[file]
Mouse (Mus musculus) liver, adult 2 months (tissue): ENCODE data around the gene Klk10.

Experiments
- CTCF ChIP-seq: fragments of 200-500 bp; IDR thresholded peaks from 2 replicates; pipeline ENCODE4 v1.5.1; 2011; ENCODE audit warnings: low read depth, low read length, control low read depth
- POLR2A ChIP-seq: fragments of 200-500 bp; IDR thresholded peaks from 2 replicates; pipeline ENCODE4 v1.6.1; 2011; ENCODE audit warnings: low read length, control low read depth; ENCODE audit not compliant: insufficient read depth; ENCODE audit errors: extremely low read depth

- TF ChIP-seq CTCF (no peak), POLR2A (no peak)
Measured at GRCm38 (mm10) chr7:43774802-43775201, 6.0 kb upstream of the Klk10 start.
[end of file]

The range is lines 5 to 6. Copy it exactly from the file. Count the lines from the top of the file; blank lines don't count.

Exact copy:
- TF ChIP-seq CTCF (no peak), POLR2A (no peak)
Measured at GRCm38 (mm10) chr7:43774802-43775201, 6.0 kb upstream of the Klk10 start.